We review a grant of summary judgment de novo, affirming if there is no genuine issue of material fact and the movant is entitled to judgment as a matter of law.2  Faced with a properly supported motion, as here, the nonmovant must present sufficient evidence to allow a rational trier of fact to find in his favor.3  The plaintiffs did not satisfy this burden.

Aetna's decisions to deny coverage rested on factual grounds. To prevail on their ERISA claim the plaintiffs must establish that these decisions by Aetna constituted an abuse of discretion.4  We find no hint of such in the summary judgment record. The decisionmaking process used by Aetna was rational. It referred Delaney's claims to MRI, a nationally recognized company accredited in numerous states, for evaluation by a doctor certified in dermatology by the National Board of Medical Examiners. Aetna reviewed the evaluation and accepted it, except for instances in which its regional estimate of the reasonable and customary charge exceeded MRI's.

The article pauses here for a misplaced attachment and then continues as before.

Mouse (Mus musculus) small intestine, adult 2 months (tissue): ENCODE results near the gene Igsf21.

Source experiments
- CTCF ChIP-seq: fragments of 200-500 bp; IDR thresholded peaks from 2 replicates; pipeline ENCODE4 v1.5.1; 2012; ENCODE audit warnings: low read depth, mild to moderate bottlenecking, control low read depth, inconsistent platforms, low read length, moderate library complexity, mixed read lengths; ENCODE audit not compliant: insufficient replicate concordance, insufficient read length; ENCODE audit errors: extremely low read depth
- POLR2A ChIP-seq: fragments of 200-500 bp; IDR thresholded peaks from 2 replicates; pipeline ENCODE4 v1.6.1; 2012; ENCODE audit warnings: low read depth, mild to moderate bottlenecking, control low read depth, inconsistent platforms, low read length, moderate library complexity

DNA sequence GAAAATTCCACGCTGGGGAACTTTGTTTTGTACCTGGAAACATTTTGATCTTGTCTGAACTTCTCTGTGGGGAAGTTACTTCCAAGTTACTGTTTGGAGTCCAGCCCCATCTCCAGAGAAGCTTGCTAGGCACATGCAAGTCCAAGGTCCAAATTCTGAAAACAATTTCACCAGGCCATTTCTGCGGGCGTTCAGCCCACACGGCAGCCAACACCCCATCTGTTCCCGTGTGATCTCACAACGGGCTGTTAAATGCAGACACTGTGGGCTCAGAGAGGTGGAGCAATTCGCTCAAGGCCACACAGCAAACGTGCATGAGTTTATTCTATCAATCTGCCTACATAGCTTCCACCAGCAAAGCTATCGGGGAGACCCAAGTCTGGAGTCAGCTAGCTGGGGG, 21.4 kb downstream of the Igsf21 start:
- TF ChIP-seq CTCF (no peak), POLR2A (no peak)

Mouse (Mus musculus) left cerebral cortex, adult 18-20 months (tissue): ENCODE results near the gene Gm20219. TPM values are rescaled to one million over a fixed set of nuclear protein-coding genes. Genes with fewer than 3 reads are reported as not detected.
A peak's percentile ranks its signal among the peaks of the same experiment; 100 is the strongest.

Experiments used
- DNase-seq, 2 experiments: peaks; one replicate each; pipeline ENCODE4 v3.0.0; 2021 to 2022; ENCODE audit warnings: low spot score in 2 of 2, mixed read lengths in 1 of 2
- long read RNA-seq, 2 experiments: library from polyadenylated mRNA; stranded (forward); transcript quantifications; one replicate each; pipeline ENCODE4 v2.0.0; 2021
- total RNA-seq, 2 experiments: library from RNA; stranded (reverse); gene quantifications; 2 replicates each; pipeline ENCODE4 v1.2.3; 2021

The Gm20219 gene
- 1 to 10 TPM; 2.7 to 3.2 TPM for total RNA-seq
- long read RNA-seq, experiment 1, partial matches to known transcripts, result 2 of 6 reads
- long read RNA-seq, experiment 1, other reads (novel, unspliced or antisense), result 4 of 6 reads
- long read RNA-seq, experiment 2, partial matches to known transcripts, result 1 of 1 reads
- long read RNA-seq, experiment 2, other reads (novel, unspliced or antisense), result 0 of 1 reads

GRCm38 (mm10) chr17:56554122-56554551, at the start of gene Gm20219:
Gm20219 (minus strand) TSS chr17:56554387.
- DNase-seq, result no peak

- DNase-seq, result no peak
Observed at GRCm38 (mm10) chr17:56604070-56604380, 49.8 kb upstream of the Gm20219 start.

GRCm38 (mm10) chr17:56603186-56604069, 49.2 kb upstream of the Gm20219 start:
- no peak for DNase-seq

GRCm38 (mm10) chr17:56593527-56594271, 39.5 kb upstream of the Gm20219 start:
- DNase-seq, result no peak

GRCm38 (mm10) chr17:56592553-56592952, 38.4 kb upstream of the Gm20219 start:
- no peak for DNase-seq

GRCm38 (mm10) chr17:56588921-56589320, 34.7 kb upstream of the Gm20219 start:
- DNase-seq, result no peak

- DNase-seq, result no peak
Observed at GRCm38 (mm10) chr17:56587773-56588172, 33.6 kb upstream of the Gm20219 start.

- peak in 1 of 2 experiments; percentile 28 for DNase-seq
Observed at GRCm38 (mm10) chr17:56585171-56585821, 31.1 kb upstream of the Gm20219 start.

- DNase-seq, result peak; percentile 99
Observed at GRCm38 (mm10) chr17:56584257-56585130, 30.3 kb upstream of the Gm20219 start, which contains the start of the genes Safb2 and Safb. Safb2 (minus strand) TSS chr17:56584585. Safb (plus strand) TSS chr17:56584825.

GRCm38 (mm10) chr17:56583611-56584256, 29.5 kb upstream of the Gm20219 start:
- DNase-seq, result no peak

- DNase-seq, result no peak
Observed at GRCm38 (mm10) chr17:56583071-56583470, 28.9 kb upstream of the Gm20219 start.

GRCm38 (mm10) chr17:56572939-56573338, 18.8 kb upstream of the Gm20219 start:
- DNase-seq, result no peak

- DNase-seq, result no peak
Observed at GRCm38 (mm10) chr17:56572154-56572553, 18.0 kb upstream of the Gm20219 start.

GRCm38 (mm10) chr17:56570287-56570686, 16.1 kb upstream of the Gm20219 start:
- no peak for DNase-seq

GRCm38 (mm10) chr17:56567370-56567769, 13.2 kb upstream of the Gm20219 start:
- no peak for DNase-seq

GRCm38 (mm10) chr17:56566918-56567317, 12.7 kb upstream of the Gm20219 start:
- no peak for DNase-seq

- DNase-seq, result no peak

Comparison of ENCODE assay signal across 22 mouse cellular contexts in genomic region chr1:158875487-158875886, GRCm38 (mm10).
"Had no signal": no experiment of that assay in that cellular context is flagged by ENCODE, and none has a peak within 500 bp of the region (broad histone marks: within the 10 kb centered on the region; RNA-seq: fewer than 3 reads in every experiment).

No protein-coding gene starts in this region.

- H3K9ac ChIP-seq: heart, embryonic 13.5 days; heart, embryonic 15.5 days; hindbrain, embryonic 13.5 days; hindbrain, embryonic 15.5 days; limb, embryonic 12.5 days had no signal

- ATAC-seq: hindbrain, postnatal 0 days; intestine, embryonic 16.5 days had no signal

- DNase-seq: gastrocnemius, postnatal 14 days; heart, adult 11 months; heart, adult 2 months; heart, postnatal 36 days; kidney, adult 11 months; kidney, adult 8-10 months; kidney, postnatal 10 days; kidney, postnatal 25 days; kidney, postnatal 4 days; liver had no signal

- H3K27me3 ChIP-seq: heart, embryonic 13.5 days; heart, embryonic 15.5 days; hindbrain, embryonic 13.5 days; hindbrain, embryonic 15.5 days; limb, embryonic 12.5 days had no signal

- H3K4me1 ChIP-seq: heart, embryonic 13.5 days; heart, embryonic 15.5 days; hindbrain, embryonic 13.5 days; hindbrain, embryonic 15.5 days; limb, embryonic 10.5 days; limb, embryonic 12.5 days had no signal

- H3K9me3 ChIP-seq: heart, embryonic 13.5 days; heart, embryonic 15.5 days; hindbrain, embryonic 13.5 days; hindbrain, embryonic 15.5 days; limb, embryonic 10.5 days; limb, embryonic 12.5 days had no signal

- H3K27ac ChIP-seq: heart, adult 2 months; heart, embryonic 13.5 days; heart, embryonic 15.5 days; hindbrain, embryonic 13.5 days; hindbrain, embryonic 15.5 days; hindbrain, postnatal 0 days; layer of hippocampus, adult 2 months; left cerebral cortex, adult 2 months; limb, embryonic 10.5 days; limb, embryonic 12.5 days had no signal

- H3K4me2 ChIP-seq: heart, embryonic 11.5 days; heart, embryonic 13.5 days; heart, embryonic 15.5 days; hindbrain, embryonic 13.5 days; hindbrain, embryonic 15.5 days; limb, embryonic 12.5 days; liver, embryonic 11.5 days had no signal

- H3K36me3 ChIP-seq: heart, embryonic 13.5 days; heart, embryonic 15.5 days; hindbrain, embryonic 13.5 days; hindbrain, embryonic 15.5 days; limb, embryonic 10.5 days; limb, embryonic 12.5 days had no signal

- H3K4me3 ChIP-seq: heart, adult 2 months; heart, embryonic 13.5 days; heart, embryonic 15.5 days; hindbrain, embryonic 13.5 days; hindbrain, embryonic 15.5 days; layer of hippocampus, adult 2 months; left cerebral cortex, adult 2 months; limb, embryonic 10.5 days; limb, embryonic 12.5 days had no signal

Nor have the plaintiffs adduced evidence of anything unreasonable in the substance of Aetna's decisions. In no instance did Aetna change Dr. Farber's diagnosis; plaintiffs' contrary protestations misread the MRI evaluations. Although some MRI reports point out that lesions diagnosed as "carcinoma in situ" by Dr. Farber and his pathologist are benign and could be treated more economically by freezing rather than surgery, Aetna did not reduce benefits or otherwise disallow charges on that basis. In several instances Aetna changed procedure codes pursuant to MRI recommendation, but only to conform with Dr. Farber's own reports. Other disallowances were of procedures that were not reflected on Dr. Farber's reports, supplies customarily incorporated in the charge for the surgery, and duplicative surgery charges--Aetna, for example, refused to pay for three full surgeries when three lesions were removed at one time.